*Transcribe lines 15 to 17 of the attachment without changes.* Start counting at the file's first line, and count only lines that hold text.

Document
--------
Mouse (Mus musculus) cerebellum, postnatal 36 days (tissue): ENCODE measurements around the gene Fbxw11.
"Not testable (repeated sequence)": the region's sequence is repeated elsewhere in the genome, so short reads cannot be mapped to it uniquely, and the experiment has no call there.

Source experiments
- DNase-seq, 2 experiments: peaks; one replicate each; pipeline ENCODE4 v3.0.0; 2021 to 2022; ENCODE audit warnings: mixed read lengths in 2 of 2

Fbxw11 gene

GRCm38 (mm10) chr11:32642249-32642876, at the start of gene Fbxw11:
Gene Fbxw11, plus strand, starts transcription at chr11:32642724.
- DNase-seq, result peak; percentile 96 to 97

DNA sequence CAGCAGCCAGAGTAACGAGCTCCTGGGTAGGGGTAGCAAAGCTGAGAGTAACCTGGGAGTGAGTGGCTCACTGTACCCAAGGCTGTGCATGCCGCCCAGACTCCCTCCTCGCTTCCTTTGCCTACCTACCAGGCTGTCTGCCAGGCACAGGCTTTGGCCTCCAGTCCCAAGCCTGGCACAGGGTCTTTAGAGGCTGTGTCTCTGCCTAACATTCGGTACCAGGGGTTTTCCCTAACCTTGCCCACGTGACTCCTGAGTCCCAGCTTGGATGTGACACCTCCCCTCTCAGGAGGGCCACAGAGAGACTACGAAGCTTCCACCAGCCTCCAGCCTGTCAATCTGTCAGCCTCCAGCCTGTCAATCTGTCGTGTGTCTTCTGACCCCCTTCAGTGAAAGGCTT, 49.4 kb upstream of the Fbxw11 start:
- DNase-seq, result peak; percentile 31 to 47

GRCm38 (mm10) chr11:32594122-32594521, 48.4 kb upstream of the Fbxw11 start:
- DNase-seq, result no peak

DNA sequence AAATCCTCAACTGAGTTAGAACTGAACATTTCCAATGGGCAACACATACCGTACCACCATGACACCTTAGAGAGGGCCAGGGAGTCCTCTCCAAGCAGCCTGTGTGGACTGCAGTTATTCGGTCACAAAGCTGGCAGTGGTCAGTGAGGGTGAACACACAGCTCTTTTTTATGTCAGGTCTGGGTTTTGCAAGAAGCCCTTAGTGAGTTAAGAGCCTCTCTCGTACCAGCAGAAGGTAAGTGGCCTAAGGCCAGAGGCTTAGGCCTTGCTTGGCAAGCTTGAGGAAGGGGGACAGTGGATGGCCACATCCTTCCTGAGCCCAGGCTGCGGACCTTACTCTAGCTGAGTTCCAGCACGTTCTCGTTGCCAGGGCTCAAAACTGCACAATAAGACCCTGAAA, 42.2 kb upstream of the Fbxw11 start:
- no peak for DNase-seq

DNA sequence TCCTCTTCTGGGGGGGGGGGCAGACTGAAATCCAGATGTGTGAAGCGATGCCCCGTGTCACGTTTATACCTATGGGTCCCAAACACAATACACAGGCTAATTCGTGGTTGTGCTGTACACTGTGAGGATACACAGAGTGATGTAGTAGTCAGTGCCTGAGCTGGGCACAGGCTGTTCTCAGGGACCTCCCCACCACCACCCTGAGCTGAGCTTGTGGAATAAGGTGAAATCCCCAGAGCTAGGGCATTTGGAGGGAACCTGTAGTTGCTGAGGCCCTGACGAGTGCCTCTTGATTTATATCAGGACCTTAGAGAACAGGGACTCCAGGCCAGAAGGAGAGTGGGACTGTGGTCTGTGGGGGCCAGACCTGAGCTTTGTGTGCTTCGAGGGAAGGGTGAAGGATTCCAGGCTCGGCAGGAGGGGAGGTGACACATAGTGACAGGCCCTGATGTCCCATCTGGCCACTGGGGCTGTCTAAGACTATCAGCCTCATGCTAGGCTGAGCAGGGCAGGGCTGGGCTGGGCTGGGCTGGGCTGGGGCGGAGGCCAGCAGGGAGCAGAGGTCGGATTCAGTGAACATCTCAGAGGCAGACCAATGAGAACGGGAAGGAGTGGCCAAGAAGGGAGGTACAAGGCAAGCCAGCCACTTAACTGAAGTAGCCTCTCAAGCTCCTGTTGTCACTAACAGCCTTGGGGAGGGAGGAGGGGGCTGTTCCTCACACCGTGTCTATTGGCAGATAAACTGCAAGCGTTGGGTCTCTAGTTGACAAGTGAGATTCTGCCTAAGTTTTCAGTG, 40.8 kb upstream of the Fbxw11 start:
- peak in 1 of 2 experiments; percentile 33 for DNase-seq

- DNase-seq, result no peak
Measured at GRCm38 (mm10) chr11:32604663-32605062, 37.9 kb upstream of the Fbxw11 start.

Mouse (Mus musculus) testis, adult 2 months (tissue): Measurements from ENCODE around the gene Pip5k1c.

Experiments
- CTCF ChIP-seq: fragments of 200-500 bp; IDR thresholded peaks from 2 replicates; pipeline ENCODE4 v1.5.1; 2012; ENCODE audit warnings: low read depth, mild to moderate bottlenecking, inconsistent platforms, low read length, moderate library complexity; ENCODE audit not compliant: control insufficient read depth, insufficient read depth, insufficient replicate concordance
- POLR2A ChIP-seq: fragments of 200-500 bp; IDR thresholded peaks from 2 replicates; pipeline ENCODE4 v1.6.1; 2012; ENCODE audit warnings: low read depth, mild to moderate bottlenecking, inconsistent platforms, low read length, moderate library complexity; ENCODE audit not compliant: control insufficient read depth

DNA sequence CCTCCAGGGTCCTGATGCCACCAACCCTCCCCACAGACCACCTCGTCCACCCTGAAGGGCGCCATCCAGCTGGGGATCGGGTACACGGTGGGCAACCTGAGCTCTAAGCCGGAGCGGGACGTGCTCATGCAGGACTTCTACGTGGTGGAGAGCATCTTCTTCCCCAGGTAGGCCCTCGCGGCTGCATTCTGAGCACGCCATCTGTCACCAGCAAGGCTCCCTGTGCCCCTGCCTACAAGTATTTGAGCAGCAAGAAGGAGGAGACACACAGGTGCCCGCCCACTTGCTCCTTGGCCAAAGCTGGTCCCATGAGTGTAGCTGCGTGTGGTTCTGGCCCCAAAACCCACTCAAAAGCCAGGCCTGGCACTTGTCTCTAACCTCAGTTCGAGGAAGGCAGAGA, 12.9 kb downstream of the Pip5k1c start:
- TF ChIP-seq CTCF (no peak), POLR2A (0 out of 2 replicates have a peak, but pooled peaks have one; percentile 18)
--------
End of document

DNA sequence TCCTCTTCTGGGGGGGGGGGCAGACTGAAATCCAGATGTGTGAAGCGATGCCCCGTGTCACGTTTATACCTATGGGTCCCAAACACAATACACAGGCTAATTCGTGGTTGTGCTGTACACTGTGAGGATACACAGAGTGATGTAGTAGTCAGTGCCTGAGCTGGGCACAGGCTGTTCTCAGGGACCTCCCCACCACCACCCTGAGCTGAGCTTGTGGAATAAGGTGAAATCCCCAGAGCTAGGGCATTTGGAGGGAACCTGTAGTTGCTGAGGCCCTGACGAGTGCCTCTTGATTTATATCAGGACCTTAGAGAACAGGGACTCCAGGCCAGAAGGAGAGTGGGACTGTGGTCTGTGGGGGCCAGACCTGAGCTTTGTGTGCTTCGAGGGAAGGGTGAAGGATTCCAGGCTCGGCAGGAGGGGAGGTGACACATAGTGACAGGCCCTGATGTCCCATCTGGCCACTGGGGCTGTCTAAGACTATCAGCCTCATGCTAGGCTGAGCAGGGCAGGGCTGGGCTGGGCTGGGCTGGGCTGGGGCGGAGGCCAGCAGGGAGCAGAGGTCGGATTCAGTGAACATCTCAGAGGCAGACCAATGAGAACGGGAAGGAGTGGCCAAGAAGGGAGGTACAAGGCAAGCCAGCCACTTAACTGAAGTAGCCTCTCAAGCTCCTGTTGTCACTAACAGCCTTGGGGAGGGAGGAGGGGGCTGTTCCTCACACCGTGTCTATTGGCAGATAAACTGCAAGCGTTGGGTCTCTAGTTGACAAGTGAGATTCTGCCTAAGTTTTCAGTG, 40.8 kb upstream of the Fbxw11 start:
- peak in 1 of 2 experiments; percentile 33 for DNase-seq

- DNase-seq, result no peak